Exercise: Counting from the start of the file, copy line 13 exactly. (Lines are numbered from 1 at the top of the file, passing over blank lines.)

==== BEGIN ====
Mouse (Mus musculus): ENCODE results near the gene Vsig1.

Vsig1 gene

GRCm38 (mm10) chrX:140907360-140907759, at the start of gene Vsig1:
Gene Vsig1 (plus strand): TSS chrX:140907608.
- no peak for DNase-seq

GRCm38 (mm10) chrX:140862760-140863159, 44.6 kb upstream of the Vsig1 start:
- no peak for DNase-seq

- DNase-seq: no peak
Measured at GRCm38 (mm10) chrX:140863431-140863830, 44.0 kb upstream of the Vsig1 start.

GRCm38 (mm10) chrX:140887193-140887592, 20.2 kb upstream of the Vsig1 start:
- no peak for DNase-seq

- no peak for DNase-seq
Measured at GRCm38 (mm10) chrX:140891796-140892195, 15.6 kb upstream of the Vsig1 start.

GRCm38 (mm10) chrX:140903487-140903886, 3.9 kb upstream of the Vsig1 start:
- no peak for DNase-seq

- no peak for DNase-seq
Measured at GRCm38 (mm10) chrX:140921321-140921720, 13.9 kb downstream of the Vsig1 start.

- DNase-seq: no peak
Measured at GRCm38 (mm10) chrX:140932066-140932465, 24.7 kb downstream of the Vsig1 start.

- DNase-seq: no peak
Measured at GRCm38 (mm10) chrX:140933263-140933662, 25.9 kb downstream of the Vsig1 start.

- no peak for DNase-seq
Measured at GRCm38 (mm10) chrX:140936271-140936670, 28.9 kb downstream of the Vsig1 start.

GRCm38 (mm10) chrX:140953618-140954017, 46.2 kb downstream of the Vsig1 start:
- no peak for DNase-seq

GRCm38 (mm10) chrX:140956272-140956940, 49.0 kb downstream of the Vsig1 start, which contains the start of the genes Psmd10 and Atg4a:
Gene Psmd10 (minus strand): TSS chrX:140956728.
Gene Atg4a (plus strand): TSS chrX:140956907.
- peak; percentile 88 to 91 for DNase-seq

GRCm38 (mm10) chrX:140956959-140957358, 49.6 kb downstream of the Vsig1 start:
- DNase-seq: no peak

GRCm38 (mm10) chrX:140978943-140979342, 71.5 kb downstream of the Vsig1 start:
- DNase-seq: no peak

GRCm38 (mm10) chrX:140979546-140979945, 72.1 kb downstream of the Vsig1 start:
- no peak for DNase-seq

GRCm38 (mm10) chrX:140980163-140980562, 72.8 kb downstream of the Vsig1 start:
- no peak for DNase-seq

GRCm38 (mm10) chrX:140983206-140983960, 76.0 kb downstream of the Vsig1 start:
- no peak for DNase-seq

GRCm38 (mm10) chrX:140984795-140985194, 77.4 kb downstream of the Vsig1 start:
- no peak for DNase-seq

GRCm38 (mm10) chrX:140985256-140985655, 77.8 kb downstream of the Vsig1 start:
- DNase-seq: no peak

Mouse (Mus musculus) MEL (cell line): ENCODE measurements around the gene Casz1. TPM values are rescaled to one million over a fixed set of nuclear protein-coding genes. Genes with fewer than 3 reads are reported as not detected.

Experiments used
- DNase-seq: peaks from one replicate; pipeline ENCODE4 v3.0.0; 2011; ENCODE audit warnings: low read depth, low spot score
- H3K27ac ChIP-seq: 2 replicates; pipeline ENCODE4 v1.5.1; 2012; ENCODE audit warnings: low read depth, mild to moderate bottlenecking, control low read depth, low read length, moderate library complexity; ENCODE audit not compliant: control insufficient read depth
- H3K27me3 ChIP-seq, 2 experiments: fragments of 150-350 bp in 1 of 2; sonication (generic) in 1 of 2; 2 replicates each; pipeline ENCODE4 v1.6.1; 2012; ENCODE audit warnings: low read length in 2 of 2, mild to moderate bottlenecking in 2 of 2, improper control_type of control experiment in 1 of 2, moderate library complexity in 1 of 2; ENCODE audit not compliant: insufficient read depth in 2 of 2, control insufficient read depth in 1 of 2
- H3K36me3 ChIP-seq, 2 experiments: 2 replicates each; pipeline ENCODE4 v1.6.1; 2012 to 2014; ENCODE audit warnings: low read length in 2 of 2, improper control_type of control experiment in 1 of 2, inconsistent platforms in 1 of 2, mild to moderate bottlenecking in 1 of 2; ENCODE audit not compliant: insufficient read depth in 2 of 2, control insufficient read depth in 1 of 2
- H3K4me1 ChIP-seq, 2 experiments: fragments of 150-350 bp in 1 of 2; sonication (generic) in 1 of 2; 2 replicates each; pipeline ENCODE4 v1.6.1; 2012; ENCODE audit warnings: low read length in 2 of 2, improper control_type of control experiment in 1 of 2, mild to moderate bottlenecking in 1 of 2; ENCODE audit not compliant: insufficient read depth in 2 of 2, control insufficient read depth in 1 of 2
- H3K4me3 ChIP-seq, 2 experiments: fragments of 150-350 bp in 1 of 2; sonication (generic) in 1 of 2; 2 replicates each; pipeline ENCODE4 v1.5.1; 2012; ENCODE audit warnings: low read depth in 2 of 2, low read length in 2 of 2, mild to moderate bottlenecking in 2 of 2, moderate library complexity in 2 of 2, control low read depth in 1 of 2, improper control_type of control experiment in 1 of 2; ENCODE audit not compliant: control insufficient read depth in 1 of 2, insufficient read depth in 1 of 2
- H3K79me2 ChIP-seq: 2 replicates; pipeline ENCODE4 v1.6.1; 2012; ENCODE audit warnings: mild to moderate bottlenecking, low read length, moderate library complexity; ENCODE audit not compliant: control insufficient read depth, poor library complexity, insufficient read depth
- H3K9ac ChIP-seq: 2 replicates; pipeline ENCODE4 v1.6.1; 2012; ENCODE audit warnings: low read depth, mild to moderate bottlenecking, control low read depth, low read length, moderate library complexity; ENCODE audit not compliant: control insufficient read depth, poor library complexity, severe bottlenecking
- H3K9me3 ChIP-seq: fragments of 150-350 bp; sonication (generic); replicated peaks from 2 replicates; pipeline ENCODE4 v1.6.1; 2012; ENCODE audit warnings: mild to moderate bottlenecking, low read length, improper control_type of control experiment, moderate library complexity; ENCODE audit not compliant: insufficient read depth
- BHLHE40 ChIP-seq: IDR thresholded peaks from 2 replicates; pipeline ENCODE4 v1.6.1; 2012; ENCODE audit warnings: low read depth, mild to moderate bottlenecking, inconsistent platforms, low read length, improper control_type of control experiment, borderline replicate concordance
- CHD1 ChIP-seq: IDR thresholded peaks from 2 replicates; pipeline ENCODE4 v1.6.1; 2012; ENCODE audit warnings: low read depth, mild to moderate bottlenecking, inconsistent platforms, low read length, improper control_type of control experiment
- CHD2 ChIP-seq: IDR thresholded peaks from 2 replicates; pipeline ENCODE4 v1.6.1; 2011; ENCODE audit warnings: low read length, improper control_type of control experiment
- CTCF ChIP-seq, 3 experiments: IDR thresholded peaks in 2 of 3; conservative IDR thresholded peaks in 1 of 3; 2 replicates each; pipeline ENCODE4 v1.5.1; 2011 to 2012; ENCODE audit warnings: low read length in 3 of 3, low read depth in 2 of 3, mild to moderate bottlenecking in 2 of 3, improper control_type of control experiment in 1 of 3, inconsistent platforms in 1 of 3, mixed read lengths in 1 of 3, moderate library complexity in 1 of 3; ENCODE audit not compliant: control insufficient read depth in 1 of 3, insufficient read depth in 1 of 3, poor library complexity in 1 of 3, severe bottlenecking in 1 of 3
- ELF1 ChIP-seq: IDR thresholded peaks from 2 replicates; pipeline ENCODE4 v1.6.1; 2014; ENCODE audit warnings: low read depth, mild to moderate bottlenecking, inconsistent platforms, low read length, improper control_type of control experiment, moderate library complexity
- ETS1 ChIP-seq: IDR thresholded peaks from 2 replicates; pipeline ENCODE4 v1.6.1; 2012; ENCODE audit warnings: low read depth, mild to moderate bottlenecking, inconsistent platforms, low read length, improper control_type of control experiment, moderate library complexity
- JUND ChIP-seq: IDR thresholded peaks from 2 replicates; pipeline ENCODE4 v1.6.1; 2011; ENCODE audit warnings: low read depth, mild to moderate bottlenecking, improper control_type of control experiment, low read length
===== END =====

Measured at GRCm38 (mm10) chrX:140891796-140892195, 15.6 kb upstream of the Vsig1 start.